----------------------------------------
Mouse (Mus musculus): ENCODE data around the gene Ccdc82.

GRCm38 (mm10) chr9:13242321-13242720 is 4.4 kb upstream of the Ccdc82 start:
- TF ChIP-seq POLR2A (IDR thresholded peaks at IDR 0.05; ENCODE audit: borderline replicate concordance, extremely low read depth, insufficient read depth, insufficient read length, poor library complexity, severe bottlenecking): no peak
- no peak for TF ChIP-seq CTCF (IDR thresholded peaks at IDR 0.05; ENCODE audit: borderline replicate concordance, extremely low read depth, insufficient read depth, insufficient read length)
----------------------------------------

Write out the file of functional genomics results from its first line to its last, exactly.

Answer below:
Mouse (Mus musculus): ENCODE data around the gene Ccdc82.

GRCm38 (mm10) chr9:13242321-13242720 is 4.4 kb upstream of the Ccdc82 start:
- TF ChIP-seq POLR2A (IDR thresholded peaks at IDR 0.05; ENCODE audit: borderline replicate concordance, extremely low read depth, insufficient read depth, insufficient read length, poor library complexity, severe bottlenecking): no peak
- no peak for TF ChIP-seq CTCF (IDR thresholded peaks at IDR 0.05; ENCODE audit: borderline replicate concordance, extremely low read depth, insufficient read depth, insufficient read length)